That's a feature, not a bug. There's no way alignment can reasonably be based on anything but a DM's own understanding of it, given how closely connected it is to personal moral/ethical values.

    And that's exactly what makes it interesting.


    Quote Originally Posted by GKBeetle View Post
    In my opionion, the only reason that most players even care about alignment is that there are some powerful classes (paladins being the most common example) that have built in rules that care about alignment. For instance, a paladin must remain lawful good, or they lose their special paladin powers.
    I don't know about the majority, but I know many people who actually care about the alignment. It's fun, it offers a variety of fun options of quickly sketching a character. It has a lot of potential for complicated character-driven narrative built into it.

    I've seen a lot of advice across the web to stop using the alignment because it, specifically in the case with paladins, is silly and disruptive. Yet, for some reasons, people still use it.

    Hell, the sheer number and intense of alignment threads on this forum is very telling.


    Quote Originally Posted by Knaight View Post
    However, Tarquin is an example where there is a great deal to prove that. He's a horrible despot who's above the law and can't be taken out through legal proceedings. He's demonstrated this repeatedly, including by burning a whole bunch of escaped slaves alive while detailing his horrible motives for Elan. He's the sort of character that basically doubles as an argument for assassination as a valid political tool for some circumstances. Given that he repeatedly attacked the Order of the Stick, a sword through the face would have been entirely reasonable.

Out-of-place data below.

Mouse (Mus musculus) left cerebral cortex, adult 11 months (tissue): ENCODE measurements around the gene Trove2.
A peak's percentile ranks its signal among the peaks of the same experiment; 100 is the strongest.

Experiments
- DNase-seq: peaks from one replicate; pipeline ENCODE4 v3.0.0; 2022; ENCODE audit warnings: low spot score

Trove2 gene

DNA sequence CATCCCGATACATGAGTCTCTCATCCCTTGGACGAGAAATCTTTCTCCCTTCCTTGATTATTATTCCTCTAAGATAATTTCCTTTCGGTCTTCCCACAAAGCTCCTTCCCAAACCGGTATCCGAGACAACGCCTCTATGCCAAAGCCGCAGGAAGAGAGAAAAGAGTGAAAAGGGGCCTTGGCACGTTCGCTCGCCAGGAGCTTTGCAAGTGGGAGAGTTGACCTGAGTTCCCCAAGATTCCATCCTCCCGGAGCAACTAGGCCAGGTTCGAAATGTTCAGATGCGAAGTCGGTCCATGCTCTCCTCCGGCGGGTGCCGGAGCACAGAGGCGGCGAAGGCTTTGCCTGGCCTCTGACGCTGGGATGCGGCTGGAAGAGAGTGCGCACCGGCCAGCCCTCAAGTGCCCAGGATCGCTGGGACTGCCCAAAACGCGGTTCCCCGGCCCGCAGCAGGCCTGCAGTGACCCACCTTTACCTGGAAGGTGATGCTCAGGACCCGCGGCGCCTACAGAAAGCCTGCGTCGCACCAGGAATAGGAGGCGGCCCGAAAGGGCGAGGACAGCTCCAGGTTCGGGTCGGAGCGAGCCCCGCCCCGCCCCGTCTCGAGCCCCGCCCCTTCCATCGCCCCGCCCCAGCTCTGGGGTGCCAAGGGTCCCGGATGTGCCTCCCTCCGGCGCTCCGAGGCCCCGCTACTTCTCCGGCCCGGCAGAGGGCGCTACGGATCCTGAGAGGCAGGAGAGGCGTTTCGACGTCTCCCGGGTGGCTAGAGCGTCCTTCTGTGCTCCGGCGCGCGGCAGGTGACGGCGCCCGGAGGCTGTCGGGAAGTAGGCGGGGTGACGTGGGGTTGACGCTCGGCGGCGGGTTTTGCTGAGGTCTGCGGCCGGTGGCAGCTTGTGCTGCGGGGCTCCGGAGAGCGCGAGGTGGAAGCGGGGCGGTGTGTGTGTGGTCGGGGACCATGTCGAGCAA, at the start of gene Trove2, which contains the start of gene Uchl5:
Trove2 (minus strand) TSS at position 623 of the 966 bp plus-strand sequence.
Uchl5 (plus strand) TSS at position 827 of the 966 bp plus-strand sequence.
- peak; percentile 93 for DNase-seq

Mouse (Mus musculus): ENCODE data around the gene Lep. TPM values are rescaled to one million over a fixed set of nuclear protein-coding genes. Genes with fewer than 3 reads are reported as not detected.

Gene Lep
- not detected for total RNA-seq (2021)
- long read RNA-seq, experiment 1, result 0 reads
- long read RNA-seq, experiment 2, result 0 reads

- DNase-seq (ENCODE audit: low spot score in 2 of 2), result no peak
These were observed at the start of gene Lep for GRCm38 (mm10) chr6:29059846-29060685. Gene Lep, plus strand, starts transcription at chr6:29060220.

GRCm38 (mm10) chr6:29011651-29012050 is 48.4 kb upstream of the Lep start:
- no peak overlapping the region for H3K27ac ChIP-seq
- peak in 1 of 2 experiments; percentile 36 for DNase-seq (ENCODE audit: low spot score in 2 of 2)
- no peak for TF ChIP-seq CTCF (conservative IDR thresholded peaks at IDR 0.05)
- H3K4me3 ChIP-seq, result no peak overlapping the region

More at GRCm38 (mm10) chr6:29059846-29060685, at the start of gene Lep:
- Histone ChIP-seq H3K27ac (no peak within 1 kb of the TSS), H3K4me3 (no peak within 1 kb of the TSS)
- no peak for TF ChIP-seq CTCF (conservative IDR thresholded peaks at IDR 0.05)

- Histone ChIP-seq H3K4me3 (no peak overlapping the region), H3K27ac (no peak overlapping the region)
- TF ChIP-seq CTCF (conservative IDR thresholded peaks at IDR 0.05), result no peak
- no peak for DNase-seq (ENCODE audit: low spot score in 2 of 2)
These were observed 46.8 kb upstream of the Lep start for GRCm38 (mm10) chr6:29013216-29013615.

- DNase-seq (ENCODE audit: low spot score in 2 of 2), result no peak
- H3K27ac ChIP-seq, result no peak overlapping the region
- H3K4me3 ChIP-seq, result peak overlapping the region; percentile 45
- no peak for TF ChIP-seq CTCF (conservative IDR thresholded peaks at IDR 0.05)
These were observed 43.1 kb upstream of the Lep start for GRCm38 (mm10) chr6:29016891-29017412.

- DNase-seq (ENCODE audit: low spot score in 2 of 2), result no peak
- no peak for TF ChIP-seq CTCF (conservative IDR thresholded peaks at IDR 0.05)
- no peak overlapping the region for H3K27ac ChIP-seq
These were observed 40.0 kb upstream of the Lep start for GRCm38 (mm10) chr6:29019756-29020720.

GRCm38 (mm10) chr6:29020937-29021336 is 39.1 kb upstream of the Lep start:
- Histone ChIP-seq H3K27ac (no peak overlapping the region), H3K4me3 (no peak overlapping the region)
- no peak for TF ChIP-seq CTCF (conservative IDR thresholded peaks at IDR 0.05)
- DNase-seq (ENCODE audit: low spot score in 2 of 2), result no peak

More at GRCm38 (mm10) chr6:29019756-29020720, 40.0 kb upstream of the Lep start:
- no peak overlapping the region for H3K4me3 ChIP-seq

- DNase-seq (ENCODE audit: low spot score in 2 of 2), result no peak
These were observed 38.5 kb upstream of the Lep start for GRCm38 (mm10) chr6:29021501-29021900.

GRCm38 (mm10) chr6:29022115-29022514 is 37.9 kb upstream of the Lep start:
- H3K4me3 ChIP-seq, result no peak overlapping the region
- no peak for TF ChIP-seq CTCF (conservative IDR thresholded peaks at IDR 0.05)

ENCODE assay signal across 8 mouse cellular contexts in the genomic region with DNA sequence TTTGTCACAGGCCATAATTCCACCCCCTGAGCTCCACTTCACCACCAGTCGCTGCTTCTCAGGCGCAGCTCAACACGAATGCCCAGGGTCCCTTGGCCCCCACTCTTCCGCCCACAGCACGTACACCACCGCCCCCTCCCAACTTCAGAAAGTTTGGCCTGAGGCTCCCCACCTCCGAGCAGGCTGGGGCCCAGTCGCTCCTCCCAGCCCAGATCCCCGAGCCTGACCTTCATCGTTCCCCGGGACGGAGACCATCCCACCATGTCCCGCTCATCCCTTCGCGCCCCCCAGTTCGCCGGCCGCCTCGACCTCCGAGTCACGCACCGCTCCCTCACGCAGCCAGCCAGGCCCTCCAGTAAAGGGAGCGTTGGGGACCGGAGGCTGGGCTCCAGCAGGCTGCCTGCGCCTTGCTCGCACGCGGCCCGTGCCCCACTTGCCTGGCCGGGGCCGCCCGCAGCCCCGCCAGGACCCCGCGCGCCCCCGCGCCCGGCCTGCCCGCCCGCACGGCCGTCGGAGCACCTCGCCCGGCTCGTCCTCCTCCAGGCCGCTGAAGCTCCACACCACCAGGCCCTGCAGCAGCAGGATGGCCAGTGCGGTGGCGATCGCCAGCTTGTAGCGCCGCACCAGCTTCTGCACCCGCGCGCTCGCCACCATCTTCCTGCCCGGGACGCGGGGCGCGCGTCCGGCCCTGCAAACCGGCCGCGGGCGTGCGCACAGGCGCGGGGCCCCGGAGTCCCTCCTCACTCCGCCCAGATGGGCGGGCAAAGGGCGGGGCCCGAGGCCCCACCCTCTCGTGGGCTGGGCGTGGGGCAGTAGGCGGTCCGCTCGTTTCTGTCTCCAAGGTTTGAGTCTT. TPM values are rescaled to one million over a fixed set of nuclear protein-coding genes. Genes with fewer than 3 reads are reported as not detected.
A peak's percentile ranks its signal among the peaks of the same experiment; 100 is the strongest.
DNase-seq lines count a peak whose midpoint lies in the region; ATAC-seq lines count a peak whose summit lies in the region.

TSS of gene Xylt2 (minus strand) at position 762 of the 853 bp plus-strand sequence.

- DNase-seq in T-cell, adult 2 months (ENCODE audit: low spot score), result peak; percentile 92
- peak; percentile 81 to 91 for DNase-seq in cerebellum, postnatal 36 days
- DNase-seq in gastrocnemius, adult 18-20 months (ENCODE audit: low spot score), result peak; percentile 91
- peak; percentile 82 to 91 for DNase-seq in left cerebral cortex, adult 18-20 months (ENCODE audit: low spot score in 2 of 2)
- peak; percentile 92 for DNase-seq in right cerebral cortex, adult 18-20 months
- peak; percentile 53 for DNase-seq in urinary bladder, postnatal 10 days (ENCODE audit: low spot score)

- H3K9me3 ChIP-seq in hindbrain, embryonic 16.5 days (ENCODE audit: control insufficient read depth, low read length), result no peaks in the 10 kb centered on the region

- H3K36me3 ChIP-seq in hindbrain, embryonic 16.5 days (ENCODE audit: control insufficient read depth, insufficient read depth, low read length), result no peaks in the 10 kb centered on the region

Yes, this. It's not even about the Order, it's about his Empire and his steel boot and approach to making omelettes.
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  30. - Top - End - #60
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    Default Re: Elan's Alignment - Heading South?

    Quote Originally Posted by The Giant View Post
    ...there's no such thing as "degrees" of Goodness. You're either Good, or you're not.
    Is that really true? I think of someone like O-Chul, whose commitment to Good (and to his ruler, and to his paladinhood) is so intense that he will sacrifice his life without blinking, and compare him to someone like Haley, who describes herself as "good-ish" and is willing to steal from people if it's for a good cause, and I definitely think of O-Chul as more Good than Haley.

    On top of that, what about when a character changes alignment? Someone who changes alignment from Good to Neutral would gradually become less Good until at some point they're on the Neutral side of the line.

    Now, when someone dies and goes to their afterlife, they're going to wind up in one place or another; there's not a halfway house between Lawful Neutral heaven and Lawful Good heaven. But within Lawful Good heaven, you're going to find people who dedicated their entire lives to Lawful Good ideals, and people who with one or two additional Evil actions would have wound up somewhere else, right? Wouldn't the former be more Good than the latter, even though they're both Good?

    Are we just using different words to describe the same ideas, or is there an important part of your concept of alignment that I've missed?